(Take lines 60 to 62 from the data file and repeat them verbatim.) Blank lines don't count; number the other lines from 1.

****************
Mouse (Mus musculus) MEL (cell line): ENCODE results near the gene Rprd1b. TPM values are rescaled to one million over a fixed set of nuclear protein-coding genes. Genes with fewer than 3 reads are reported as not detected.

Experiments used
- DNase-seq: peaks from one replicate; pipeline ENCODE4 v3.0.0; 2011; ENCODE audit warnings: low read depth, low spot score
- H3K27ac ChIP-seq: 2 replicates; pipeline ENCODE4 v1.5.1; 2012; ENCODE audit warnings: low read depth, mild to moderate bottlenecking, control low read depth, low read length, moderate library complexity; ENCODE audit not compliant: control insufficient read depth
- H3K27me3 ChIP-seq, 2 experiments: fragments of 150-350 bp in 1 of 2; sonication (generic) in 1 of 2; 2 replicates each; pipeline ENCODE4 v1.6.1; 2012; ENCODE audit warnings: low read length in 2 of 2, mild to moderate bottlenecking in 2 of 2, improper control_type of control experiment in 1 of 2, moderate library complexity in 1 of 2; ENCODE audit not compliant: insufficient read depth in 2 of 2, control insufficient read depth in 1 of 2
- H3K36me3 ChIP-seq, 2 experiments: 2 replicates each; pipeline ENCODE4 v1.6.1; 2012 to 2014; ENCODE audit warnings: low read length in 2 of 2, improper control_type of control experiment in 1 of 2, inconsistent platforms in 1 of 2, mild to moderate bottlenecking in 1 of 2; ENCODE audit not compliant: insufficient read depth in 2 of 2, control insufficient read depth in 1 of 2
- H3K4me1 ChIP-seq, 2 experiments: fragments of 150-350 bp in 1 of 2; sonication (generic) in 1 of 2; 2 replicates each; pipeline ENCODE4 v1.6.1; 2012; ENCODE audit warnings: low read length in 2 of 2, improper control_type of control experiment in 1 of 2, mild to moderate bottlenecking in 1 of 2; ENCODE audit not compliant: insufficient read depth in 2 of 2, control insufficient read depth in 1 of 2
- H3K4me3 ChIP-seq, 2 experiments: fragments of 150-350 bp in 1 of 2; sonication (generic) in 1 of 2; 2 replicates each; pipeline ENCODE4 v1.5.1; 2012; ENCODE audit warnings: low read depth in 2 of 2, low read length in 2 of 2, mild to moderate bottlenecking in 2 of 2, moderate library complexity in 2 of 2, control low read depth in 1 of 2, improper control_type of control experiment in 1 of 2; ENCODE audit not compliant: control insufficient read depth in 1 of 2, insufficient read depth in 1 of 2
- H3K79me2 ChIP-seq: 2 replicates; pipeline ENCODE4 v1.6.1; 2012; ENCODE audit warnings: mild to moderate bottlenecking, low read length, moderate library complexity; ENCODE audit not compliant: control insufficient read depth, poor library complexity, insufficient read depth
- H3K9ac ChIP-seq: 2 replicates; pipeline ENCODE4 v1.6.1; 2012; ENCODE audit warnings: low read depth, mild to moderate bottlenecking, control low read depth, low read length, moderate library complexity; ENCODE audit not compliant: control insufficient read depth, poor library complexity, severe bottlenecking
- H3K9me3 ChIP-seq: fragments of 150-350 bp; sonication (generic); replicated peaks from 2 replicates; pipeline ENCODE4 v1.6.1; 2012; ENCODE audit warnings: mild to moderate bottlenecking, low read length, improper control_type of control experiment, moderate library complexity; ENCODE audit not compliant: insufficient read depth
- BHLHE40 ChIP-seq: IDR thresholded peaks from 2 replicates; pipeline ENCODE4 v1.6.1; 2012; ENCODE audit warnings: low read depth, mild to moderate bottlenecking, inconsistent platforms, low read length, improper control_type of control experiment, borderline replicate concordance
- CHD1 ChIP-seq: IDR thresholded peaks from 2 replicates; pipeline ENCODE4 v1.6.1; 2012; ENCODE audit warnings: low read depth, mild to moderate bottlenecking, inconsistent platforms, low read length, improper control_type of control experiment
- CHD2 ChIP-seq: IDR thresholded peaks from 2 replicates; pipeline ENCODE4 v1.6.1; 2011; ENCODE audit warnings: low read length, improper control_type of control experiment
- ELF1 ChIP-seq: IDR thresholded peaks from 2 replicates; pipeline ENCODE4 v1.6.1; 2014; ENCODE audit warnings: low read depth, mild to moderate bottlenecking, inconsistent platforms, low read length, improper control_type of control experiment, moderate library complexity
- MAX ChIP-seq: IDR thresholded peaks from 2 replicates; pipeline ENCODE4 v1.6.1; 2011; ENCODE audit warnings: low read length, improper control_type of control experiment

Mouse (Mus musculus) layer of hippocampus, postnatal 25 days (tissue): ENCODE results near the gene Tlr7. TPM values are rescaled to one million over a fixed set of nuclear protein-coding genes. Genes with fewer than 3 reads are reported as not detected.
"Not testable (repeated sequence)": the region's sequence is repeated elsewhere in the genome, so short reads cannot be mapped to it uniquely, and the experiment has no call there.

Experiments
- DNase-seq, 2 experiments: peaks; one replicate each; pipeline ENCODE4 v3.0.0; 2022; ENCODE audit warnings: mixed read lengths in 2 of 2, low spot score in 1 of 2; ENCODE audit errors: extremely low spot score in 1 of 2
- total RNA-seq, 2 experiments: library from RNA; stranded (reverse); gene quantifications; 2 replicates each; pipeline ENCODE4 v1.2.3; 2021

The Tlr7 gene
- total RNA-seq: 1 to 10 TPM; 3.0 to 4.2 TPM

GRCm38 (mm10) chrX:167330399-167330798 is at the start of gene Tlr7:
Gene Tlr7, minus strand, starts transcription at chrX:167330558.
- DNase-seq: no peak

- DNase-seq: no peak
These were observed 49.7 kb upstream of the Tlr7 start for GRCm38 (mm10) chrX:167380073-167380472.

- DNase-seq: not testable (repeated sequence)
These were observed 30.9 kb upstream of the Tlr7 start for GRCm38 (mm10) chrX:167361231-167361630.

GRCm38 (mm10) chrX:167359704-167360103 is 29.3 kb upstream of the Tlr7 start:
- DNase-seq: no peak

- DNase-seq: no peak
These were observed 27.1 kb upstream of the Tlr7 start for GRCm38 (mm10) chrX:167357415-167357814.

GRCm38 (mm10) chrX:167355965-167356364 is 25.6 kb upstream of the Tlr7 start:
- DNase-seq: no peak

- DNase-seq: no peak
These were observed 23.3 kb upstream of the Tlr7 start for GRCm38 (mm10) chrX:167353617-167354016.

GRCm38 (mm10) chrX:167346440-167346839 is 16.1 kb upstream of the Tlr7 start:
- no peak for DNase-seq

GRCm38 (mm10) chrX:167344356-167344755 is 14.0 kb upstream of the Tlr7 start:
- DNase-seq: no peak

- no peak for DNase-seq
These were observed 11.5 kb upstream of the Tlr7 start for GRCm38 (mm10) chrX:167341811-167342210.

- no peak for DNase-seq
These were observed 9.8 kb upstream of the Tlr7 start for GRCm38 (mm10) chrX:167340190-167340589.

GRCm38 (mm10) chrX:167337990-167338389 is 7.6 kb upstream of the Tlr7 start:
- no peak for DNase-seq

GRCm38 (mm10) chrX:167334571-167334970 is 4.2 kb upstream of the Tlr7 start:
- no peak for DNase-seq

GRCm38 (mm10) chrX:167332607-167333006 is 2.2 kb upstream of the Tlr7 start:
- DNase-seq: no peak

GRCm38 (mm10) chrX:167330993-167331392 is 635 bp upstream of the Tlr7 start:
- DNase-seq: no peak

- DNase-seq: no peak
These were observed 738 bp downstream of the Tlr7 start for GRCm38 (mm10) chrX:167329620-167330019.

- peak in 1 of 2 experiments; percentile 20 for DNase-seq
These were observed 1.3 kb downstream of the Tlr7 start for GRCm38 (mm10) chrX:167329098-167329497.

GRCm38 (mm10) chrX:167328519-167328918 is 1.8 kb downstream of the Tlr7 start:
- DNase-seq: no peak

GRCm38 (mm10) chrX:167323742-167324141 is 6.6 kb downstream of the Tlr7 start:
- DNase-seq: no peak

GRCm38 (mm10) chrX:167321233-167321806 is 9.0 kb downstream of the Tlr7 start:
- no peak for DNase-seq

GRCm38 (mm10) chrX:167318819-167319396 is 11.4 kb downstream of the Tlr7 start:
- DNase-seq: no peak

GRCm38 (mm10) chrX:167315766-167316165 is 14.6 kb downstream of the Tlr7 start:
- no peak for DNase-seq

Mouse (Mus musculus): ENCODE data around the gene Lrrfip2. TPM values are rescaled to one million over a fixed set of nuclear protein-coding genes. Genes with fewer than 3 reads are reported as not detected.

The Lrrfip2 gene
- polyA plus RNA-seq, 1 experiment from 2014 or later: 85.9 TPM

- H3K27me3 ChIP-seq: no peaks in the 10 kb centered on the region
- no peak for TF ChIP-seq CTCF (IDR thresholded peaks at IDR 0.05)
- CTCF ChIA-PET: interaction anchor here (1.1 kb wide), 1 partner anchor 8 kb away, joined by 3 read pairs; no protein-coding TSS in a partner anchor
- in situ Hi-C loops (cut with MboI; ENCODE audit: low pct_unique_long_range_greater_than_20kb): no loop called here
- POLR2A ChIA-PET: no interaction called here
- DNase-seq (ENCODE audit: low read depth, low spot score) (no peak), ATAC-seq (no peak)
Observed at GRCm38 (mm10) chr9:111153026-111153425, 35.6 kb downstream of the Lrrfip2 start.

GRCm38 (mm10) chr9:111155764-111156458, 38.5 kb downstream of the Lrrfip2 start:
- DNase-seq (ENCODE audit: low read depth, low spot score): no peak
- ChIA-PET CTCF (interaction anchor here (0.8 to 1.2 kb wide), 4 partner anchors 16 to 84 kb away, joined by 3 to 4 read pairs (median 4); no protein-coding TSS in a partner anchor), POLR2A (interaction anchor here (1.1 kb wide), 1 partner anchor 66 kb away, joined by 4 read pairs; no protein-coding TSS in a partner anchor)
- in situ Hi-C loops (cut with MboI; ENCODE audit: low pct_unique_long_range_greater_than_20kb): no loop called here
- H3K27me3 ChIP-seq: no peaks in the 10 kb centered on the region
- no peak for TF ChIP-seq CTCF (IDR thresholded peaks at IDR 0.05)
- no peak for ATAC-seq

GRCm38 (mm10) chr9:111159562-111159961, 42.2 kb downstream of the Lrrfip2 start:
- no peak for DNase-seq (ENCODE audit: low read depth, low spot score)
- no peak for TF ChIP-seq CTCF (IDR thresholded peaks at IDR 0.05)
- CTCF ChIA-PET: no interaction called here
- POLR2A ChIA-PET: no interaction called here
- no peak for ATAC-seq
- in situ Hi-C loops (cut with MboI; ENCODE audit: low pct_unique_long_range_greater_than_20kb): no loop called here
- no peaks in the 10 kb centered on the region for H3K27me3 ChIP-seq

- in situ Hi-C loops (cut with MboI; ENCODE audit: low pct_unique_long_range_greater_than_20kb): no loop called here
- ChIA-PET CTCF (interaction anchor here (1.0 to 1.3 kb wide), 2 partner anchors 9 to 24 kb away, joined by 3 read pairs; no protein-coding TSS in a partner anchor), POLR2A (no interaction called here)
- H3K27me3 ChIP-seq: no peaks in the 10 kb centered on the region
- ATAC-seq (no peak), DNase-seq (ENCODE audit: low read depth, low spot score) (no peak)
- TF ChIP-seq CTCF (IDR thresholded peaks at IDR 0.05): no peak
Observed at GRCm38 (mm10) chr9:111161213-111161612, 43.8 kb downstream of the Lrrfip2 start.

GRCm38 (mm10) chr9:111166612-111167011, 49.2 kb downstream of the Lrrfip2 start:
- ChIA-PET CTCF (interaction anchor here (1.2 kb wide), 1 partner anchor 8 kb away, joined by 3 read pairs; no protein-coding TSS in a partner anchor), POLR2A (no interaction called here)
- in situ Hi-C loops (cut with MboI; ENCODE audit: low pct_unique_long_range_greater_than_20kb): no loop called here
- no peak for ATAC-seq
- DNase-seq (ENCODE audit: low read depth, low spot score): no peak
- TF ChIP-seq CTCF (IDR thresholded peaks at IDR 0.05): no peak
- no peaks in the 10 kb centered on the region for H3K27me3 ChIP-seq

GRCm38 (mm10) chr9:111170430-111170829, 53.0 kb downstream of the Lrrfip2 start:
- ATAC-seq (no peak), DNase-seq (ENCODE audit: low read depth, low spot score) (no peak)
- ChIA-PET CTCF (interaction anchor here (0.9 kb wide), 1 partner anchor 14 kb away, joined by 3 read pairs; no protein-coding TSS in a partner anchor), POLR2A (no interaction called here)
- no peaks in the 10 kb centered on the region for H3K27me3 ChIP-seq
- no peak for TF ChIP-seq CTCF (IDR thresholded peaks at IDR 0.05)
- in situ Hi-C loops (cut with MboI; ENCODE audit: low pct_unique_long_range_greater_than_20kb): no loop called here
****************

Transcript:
- DNase-seq: no peak

GRCm38 (mm10) chrX:167323742-167324141 is 6.6 kb downstream of the Tlr7 start:
- DNase-seq: no peak